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    Extreme Heat

    Prepare & Protect from Extreme Heat

    Is the temperature going up with no signs of cooling off? Extreme heat, the number one weather-related killer, is something you need to plan for in advance. Along with extreme heat, drought conditions force us to take a look at water conservation efforts, alternative feed methods for livestock, and ways to keep a steady, fresh supply of drinking water available to animals through the hottest parts of the year. Tractor Supply Co. has the products and advice you need to manage extreme heat.


    Managing Heat Stress in Poultry

    When Sue Weaver, who raises chickens and authored the book Chickens: Tending A Small Scale Flock for Pleasure and Profit, moved from Minnesota to Arkansas, she got a crash course in chickens and heat stress. Always be alert for signs of heat stress, she says.

    "Chickens get lethargic and pant with their beaks open," says Weaver, of Mammoth Springs, Ark. "They flatten themselves out with their wings spread away from their bodies. The hens stop laying and the young chicks stop growing." Badly-stressed hens may take a couple of months to start laying again, and then their eggshells will most likely be thin. A bird's size tends to indicate how much heat will affect it.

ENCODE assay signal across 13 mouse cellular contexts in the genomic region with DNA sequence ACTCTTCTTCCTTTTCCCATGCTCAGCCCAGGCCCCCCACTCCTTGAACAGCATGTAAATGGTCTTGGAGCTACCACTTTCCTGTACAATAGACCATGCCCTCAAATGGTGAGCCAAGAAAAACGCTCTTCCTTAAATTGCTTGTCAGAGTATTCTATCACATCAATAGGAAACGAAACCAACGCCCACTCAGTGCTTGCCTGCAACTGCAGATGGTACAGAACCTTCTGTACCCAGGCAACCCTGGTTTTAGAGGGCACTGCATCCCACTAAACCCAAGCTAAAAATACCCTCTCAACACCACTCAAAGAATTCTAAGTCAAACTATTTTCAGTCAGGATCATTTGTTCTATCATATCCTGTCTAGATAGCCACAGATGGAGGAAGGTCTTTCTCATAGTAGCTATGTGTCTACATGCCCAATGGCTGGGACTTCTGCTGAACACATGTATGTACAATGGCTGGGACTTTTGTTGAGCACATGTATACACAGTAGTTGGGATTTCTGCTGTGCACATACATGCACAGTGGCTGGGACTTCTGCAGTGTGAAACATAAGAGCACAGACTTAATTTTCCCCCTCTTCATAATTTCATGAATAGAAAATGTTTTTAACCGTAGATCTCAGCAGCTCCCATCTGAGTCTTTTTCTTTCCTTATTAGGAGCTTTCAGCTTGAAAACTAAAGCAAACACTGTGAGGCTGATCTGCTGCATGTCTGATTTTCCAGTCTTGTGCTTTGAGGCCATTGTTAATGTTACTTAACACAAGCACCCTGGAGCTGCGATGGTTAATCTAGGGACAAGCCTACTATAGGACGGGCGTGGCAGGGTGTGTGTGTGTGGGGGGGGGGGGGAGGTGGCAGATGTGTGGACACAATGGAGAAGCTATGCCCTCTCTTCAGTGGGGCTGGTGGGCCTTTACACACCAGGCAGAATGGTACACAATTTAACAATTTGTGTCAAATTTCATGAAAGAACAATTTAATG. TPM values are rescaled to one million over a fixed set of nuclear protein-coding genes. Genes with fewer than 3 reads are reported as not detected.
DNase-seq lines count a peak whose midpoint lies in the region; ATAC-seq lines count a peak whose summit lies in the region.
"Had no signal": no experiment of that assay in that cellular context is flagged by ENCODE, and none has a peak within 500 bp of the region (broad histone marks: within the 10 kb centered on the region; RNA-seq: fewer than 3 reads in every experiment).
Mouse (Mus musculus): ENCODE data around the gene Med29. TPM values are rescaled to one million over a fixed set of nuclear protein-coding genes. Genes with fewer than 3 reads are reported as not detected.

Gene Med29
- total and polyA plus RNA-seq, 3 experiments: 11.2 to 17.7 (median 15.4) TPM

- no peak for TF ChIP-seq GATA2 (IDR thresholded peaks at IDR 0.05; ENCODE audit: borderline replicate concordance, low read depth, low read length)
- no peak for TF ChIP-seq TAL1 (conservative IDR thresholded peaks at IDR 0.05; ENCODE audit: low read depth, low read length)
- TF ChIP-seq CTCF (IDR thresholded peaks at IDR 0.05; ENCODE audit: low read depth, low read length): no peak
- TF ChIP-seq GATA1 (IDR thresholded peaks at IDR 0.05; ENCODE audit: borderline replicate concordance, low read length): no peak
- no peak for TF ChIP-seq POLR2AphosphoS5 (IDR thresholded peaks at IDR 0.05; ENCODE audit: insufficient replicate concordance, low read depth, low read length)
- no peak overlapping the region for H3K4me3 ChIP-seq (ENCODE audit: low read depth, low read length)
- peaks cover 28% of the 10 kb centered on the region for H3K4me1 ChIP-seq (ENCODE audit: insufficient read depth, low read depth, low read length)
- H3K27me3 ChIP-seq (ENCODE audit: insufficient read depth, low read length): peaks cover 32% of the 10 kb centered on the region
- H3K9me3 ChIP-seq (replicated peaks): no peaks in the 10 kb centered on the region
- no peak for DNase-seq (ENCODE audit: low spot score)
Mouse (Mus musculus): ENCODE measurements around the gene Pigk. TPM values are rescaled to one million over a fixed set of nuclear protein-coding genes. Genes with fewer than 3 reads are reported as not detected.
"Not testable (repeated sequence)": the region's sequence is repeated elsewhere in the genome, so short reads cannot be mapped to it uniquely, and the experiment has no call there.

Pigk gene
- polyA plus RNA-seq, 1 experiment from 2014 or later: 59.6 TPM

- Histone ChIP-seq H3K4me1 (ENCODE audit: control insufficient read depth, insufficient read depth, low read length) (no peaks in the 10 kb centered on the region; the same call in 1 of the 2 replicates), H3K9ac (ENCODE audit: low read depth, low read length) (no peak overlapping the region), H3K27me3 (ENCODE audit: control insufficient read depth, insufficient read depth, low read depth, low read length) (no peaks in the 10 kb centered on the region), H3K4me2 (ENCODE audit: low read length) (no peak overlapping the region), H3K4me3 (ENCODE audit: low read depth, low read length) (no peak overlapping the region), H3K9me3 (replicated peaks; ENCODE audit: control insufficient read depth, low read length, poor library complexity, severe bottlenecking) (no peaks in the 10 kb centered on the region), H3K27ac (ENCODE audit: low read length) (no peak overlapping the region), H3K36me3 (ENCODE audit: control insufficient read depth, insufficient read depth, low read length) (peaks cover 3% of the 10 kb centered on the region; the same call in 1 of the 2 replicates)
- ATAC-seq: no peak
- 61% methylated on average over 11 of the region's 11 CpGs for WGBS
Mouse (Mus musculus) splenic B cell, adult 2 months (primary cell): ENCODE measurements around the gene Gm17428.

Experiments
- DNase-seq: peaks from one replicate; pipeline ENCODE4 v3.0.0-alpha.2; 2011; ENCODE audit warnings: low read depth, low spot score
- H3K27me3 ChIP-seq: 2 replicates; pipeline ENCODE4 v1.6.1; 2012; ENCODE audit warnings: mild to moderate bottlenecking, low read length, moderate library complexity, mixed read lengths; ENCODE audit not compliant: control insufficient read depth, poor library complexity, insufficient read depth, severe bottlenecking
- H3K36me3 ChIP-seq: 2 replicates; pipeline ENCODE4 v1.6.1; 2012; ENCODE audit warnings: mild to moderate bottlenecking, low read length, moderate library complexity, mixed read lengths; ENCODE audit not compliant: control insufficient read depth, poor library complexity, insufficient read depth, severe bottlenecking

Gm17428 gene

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    Extreme Heat Conditions 

    Be prepared with tips about heat exhaustion treatment and heat stroke treatment:

    Summer is a great time to go swimming and enjoy the sun, but this comes with caution. Extreme heat or five days in a row of temperatures that are 9 degrees above normal can cause dangerous health issues. However, you can plan ahead to protect yourself and your family.

     

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